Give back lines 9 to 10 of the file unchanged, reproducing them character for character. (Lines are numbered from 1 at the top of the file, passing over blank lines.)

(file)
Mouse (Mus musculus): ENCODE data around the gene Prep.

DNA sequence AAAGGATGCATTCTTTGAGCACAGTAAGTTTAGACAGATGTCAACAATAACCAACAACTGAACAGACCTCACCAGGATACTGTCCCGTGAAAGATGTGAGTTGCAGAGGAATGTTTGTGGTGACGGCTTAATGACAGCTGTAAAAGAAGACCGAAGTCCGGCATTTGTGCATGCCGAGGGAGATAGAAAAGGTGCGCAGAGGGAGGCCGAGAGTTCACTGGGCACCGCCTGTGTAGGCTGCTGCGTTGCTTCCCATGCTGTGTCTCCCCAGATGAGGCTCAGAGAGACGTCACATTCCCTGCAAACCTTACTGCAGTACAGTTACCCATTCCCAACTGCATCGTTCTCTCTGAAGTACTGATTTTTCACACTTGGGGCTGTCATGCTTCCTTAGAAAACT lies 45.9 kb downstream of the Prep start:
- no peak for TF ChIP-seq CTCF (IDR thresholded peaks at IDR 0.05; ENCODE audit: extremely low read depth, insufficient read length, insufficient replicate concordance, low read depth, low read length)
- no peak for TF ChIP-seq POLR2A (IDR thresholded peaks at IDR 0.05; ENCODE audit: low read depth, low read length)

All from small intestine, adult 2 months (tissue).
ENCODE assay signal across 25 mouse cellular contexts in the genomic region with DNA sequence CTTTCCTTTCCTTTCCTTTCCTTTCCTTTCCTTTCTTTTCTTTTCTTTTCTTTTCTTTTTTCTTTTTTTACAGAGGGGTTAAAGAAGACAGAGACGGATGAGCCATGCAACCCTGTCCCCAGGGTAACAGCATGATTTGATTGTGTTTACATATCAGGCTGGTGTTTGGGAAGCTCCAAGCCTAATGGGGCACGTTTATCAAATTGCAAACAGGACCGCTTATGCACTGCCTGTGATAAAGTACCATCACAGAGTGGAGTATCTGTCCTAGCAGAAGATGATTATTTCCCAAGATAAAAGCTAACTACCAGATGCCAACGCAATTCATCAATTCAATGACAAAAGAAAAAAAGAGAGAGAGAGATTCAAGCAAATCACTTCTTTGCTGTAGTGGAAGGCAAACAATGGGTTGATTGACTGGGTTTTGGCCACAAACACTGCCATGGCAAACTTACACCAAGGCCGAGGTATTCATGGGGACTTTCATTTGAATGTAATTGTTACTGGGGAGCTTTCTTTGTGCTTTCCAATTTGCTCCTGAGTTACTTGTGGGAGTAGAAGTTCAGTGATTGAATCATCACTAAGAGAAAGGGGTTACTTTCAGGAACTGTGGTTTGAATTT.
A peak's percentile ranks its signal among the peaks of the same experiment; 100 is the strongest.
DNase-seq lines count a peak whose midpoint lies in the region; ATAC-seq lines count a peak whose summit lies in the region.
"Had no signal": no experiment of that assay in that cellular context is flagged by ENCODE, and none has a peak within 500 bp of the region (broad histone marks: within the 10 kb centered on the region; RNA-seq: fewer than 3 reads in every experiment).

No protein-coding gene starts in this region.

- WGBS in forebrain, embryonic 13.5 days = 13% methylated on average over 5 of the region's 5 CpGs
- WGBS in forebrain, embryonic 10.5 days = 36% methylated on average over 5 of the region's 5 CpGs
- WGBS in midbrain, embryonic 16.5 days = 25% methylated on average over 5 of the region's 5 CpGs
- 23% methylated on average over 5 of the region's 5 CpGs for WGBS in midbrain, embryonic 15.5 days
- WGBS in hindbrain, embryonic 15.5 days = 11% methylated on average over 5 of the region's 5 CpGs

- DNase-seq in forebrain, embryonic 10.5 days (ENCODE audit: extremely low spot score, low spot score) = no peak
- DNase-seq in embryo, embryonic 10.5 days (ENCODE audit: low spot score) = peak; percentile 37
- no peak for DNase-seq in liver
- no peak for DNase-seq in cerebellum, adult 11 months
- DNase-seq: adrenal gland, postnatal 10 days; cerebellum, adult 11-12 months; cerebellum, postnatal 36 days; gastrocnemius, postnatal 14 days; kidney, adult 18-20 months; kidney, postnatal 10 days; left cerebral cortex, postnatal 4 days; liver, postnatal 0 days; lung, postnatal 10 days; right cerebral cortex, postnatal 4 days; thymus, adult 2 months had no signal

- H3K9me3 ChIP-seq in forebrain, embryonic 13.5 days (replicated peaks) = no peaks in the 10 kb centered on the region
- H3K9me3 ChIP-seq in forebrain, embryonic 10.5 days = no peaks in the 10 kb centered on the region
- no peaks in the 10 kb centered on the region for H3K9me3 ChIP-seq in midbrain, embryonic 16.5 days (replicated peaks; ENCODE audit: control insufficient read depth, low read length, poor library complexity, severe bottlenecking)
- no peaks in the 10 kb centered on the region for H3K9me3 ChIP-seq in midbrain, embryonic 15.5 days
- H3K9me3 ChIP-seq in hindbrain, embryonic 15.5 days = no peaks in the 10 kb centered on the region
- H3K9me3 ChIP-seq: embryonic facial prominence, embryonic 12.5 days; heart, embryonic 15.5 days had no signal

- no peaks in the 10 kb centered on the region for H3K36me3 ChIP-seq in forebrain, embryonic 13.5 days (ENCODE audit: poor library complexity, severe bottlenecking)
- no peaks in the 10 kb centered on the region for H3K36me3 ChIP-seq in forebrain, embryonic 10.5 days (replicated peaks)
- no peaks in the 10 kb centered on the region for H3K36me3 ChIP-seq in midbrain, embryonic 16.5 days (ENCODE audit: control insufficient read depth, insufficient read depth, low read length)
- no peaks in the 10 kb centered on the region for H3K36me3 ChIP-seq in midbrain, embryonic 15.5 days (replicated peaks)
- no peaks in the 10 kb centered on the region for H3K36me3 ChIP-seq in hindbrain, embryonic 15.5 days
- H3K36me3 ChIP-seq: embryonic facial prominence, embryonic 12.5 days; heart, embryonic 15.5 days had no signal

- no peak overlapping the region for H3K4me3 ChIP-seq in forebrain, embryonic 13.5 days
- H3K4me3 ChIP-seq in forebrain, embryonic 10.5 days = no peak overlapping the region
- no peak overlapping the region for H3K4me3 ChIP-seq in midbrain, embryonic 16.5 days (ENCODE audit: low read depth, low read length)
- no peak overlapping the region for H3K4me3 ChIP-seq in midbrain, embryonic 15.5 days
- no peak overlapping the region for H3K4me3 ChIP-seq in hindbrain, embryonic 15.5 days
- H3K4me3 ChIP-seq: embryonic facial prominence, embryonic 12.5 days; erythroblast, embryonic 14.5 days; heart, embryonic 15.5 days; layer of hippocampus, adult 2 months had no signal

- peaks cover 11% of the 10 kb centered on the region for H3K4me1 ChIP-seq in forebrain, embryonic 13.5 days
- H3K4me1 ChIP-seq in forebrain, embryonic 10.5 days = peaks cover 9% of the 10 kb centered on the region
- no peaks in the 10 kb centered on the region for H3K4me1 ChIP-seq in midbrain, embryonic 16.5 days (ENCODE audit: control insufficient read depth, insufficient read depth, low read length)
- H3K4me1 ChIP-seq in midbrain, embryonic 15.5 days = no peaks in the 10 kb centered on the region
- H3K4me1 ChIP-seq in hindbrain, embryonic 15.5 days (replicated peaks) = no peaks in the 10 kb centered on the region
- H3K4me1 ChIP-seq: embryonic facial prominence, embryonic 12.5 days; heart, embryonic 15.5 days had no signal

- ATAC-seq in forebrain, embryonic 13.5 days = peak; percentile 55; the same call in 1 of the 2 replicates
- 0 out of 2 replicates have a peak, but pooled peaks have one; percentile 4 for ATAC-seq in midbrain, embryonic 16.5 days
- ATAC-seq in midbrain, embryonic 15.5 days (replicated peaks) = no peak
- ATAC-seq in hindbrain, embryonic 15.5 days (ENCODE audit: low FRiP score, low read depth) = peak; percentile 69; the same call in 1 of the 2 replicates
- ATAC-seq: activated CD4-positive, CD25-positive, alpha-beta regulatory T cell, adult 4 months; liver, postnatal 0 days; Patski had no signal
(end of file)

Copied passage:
"Had no signal": no experiment of that assay in that cellular context is flagged by ENCODE, and none has a peak within 500 bp of the region (broad histone marks: within the 10 kb centered on the region; RNA-seq: fewer than 3 reads in every experiment).

No protein-coding gene starts in this region.